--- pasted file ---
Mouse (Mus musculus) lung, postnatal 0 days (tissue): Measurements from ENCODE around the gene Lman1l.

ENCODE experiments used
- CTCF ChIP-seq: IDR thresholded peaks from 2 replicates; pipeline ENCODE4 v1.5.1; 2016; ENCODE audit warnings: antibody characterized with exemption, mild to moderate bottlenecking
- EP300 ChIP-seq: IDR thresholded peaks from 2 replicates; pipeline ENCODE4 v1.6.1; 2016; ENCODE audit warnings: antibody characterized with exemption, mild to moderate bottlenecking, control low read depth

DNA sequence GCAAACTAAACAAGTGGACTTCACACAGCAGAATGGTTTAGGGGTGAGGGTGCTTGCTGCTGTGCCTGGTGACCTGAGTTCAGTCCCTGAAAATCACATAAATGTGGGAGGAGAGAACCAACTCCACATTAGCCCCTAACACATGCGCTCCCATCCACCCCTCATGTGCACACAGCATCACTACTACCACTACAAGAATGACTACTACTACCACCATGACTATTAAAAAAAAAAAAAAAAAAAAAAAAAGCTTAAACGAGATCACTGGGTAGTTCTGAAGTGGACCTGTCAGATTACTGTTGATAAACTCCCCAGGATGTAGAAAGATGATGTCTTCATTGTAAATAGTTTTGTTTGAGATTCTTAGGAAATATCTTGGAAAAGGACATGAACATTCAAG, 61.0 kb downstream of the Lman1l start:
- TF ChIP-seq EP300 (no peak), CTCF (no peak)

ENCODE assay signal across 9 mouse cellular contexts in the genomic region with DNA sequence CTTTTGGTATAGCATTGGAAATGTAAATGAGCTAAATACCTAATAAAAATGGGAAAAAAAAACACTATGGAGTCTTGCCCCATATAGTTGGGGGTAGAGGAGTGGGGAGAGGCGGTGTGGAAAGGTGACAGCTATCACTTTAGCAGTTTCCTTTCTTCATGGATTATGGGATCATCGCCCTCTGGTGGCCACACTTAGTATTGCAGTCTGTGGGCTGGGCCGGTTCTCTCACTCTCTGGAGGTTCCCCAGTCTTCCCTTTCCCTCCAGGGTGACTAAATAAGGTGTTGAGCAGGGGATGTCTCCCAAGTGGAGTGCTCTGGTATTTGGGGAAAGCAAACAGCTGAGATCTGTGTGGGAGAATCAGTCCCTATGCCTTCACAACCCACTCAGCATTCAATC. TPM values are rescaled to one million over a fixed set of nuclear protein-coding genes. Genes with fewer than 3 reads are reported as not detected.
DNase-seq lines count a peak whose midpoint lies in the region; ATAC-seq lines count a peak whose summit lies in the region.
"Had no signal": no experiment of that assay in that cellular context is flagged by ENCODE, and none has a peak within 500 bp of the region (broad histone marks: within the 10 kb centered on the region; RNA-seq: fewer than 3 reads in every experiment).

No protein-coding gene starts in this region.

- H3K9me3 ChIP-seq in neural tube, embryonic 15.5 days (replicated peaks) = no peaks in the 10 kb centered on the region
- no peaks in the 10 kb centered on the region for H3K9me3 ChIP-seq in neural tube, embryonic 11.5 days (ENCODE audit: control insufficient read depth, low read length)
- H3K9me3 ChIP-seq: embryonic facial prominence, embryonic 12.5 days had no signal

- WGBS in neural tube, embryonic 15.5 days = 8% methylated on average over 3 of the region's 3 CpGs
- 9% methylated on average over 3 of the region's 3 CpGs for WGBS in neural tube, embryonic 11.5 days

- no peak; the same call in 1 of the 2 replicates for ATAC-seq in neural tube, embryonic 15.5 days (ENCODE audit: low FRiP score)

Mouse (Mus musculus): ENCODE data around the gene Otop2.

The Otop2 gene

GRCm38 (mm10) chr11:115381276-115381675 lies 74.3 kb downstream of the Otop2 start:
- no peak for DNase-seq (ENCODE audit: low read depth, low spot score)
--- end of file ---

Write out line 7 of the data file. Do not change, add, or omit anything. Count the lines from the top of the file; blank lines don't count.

ENCODE assay signal across 9 mouse cellular contexts in the genomic region with DNA sequence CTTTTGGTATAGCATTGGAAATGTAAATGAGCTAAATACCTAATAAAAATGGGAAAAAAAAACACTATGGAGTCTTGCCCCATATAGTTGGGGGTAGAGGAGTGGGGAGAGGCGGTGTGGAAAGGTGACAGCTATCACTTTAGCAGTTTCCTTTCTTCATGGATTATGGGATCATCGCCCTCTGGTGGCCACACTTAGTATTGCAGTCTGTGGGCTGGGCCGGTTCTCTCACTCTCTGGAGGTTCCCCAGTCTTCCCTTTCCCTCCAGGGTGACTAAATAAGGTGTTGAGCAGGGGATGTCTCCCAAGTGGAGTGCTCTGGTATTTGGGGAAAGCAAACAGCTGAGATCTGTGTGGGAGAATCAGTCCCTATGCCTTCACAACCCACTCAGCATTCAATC. TPM values are rescaled to one million over a fixed set of nuclear protein-coding genes. Genes with fewer than 3 reads are reported as not detected.